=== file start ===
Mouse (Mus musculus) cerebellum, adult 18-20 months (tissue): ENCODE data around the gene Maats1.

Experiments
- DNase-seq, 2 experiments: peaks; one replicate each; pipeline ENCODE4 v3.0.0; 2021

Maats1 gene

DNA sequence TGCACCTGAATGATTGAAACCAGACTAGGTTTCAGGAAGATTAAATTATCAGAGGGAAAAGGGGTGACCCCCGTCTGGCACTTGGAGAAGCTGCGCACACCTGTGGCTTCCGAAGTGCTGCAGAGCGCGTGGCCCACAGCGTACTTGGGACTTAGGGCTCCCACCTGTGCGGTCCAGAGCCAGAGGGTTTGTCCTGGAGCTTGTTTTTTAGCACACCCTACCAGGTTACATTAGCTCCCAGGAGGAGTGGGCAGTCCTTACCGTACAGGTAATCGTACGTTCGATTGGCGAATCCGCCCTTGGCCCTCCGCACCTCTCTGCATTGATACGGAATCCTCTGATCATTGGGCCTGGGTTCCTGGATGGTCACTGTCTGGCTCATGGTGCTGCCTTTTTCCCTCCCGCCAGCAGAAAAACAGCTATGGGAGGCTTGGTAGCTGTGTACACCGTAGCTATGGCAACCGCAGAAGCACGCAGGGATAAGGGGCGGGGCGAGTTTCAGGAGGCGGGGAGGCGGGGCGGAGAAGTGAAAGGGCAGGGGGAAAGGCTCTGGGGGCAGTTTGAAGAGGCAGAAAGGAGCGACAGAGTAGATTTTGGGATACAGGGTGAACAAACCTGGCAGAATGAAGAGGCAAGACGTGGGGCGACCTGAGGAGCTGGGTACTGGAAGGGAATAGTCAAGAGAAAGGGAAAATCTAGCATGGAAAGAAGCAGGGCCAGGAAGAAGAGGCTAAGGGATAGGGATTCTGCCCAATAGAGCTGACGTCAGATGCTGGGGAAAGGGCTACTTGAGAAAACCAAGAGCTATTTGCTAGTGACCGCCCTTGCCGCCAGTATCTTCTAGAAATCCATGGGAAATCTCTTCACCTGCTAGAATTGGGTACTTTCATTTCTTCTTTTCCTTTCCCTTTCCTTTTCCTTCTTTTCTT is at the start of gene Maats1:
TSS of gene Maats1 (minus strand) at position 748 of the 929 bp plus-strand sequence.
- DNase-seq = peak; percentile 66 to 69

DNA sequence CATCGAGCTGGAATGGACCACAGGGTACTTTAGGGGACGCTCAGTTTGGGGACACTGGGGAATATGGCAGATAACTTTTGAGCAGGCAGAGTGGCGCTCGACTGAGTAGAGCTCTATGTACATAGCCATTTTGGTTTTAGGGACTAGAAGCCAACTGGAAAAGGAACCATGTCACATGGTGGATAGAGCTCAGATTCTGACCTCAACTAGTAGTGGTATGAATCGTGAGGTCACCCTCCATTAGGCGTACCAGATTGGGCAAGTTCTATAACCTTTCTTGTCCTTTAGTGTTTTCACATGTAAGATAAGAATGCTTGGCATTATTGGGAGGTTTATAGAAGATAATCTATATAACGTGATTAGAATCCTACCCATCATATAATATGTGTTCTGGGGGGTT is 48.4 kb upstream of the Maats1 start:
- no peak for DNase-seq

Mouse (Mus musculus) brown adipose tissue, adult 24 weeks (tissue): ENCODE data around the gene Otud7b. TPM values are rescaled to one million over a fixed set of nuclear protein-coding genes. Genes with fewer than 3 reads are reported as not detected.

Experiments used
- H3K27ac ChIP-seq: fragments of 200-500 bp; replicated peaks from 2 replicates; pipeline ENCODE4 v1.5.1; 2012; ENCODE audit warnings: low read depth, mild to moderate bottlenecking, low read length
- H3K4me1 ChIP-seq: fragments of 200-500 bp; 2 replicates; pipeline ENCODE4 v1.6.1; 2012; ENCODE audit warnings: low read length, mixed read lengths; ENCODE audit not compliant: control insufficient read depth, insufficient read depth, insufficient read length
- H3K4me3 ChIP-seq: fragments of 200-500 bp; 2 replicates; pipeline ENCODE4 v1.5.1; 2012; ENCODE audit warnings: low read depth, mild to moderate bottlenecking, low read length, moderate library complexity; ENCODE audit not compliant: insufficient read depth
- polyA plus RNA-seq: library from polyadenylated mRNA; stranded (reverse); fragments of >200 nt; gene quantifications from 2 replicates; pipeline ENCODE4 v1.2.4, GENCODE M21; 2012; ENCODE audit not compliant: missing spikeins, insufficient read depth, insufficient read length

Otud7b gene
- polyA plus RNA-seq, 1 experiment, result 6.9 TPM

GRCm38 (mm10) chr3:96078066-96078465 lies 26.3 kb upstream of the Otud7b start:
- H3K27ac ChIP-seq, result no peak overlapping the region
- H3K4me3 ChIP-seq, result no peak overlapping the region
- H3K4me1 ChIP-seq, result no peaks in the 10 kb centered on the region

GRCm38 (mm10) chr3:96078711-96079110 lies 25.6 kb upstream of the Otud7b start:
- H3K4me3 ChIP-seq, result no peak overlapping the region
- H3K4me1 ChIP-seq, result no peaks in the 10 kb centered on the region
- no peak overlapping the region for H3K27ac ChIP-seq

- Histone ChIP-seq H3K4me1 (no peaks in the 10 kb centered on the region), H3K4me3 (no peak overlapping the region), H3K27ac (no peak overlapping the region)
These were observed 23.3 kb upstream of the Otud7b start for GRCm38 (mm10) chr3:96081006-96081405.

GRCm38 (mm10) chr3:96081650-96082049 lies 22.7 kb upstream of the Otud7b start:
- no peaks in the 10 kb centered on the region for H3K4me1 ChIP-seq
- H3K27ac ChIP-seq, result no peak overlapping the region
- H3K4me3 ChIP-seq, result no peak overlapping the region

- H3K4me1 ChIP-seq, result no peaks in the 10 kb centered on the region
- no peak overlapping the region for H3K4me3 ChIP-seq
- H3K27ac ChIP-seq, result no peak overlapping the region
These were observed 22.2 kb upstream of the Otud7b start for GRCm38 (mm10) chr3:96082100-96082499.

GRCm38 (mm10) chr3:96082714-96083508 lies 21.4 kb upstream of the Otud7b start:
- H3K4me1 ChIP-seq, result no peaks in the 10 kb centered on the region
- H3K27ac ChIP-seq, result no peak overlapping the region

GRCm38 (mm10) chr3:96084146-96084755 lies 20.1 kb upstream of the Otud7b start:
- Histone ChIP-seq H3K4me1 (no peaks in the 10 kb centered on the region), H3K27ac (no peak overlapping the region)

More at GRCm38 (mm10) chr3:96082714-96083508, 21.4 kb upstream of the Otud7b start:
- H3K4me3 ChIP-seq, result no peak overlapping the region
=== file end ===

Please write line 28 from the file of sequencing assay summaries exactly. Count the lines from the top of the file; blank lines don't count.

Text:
GRCm38 (mm10) chr3:96081650-96082049 lies 22.7 kb upstream of the Otud7b start: